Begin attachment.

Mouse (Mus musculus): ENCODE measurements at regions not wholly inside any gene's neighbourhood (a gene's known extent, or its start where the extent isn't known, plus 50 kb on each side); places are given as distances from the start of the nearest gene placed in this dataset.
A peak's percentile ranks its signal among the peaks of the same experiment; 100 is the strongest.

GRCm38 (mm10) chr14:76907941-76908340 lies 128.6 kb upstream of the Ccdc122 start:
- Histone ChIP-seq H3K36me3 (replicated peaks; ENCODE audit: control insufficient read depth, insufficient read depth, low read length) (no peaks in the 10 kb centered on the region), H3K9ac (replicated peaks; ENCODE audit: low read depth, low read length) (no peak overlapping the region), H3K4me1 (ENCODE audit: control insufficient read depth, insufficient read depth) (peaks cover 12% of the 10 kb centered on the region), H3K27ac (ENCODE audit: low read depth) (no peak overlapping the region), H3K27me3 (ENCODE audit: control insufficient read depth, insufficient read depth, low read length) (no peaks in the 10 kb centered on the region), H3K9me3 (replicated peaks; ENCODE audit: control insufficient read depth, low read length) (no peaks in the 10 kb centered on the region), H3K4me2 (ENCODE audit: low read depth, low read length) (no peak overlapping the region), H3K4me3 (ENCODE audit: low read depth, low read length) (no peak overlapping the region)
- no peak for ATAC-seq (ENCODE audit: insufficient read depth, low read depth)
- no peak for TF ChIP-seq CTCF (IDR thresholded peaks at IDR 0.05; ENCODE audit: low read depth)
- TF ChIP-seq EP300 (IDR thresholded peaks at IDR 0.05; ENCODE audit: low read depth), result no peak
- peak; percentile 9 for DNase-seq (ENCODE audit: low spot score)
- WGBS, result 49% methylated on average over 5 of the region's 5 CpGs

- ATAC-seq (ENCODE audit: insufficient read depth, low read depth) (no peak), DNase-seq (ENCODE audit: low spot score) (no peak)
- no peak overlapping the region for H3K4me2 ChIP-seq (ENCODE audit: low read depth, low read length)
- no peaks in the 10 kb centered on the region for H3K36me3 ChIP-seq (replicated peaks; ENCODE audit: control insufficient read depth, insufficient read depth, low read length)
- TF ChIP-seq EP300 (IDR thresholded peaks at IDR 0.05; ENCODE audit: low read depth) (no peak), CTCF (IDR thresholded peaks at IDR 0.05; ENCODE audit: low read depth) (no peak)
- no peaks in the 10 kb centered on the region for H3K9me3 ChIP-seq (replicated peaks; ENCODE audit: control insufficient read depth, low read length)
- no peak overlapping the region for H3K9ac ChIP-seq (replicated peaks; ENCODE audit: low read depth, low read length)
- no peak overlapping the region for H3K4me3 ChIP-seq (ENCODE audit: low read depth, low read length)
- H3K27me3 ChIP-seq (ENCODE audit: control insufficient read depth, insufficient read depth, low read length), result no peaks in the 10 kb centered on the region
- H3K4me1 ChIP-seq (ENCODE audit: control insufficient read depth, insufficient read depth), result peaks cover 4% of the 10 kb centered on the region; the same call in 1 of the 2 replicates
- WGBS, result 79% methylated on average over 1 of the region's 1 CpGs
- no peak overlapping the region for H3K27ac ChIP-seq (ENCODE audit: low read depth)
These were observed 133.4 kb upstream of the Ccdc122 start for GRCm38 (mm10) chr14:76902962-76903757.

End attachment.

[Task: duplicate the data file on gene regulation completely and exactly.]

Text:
Mouse (Mus musculus): ENCODE measurements at regions not wholly inside any gene's neighbourhood (a gene's known extent, or its start where the extent isn't known, plus 50 kb on each side); places are given as distances from the start of the nearest gene placed in this dataset.
A peak's percentile ranks its signal among the peaks of the same experiment; 100 is the strongest.

GRCm38 (mm10) chr14:76907941-76908340 lies 128.6 kb upstream of the Ccdc122 start:
- Histone ChIP-seq H3K36me3 (replicated peaks; ENCODE audit: control insufficient read depth, insufficient read depth, low read length) (no peaks in the 10 kb centered on the region), H3K9ac (replicated peaks; ENCODE audit: low read depth, low read length) (no peak overlapping the region), H3K4me1 (ENCODE audit: control insufficient read depth, insufficient read depth) (peaks cover 12% of the 10 kb centered on the region), H3K27ac (ENCODE audit: low read depth) (no peak overlapping the region), H3K27me3 (ENCODE audit: control insufficient read depth, insufficient read depth, low read length) (no peaks in the 10 kb centered on the region), H3K9me3 (replicated peaks; ENCODE audit: control insufficient read depth, low read length) (no peaks in the 10 kb centered on the region), H3K4me2 (ENCODE audit: low read depth, low read length) (no peak overlapping the region), H3K4me3 (ENCODE audit: low read depth, low read length) (no peak overlapping the region)
- no peak for ATAC-seq (ENCODE audit: insufficient read depth, low read depth)
- no peak for TF ChIP-seq CTCF (IDR thresholded peaks at IDR 0.05; ENCODE audit: low read depth)
- TF ChIP-seq EP300 (IDR thresholded peaks at IDR 0.05; ENCODE audit: low read depth), result no peak
- peak; percentile 9 for DNase-seq (ENCODE audit: low spot score)
- WGBS, result 49% methylated on average over 5 of the region's 5 CpGs

- ATAC-seq (ENCODE audit: insufficient read depth, low read depth) (no peak), DNase-seq (ENCODE audit: low spot score) (no peak)
- no peak overlapping the region for H3K4me2 ChIP-seq (ENCODE audit: low read depth, low read length)
- no peaks in the 10 kb centered on the region for H3K36me3 ChIP-seq (replicated peaks; ENCODE audit: control insufficient read depth, insufficient read depth, low read length)
- TF ChIP-seq EP300 (IDR thresholded peaks at IDR 0.05; ENCODE audit: low read depth) (no peak), CTCF (IDR thresholded peaks at IDR 0.05; ENCODE audit: low read depth) (no peak)
- no peaks in the 10 kb centered on the region for H3K9me3 ChIP-seq (replicated peaks; ENCODE audit: control insufficient read depth, low read length)
- no peak overlapping the region for H3K9ac ChIP-seq (replicated peaks; ENCODE audit: low read depth, low read length)
- no peak overlapping the region for H3K4me3 ChIP-seq (ENCODE audit: low read depth, low read length)
- H3K27me3 ChIP-seq (ENCODE audit: control insufficient read depth, insufficient read depth, low read length), result no peaks in the 10 kb centered on the region
- H3K4me1 ChIP-seq (ENCODE audit: control insufficient read depth, insufficient read depth), result peaks cover 4% of the 10 kb centered on the region; the same call in 1 of the 2 replicates
- WGBS, result 79% methylated on average over 1 of the region's 1 CpGs
- no peak overlapping the region for H3K27ac ChIP-seq (ENCODE audit: low read depth)
These were observed 133.4 kb upstream of the Ccdc122 start for GRCm38 (mm10) chr14:76902962-76903757.